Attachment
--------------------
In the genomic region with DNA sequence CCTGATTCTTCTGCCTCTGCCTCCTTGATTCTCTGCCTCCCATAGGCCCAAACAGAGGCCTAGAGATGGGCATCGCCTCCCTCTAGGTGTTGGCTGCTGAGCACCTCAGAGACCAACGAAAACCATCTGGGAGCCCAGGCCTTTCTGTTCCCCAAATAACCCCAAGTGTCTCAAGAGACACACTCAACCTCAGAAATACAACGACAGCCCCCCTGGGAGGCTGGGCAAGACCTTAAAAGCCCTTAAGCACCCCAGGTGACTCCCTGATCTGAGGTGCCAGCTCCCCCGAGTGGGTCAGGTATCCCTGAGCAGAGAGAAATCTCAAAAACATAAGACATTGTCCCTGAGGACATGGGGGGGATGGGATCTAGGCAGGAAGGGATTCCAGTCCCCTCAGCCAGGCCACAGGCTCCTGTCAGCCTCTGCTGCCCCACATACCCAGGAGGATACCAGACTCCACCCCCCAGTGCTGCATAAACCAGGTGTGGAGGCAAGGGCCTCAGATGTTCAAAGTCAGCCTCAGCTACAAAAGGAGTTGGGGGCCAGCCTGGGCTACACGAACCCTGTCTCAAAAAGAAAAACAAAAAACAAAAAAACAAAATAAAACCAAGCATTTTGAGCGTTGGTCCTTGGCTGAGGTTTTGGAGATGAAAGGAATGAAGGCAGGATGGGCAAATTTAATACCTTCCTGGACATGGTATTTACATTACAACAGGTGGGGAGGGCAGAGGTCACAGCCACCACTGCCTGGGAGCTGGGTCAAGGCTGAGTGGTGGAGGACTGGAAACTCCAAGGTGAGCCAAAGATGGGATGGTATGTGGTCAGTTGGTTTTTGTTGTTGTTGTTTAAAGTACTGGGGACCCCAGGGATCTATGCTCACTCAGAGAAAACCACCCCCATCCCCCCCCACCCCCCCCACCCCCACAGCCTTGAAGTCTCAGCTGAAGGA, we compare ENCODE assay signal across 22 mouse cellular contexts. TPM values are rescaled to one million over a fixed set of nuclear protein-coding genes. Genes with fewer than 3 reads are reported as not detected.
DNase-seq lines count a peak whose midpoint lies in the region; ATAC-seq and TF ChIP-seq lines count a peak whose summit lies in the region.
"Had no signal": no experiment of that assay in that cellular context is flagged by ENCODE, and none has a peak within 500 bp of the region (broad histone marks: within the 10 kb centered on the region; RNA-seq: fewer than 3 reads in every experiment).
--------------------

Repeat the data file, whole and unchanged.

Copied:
In the genomic region with DNA sequence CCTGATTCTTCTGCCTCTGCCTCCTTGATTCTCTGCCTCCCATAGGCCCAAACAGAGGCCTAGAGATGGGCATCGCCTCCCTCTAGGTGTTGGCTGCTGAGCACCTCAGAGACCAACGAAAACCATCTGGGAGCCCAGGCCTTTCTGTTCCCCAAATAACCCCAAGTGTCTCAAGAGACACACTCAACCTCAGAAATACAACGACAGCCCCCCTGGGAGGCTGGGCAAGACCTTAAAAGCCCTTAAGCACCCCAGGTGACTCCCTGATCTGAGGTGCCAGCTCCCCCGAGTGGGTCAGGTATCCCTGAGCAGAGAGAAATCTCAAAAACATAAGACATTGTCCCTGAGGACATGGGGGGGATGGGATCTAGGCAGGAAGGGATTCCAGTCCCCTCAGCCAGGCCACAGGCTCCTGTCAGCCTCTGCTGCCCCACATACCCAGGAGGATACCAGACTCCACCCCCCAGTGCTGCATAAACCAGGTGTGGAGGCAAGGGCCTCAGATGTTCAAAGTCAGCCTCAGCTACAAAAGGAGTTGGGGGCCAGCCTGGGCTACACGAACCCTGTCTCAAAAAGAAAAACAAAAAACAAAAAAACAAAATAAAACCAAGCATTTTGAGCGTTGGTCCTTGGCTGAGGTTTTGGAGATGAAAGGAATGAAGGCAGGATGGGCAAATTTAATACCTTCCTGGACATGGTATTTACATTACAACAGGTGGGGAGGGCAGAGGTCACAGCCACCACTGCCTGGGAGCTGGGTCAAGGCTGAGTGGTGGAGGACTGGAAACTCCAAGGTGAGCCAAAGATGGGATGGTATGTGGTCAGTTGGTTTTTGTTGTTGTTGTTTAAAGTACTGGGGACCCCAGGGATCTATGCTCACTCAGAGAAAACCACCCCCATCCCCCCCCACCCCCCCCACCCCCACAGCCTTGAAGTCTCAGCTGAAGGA, we compare ENCODE assay signal across 22 mouse cellular contexts. TPM values are rescaled to one million over a fixed set of nuclear protein-coding genes. Genes with fewer than 3 reads are reported as not detected.
DNase-seq lines count a peak whose midpoint lies in the region; ATAC-seq and TF ChIP-seq lines count a peak whose summit lies in the region.
"Had no signal": no experiment of that assay in that cellular context is flagged by ENCODE, and none has a peak within 500 bp of the region (broad histone marks: within the 10 kb centered on the region; RNA-seq: fewer than 3 reads in every experiment).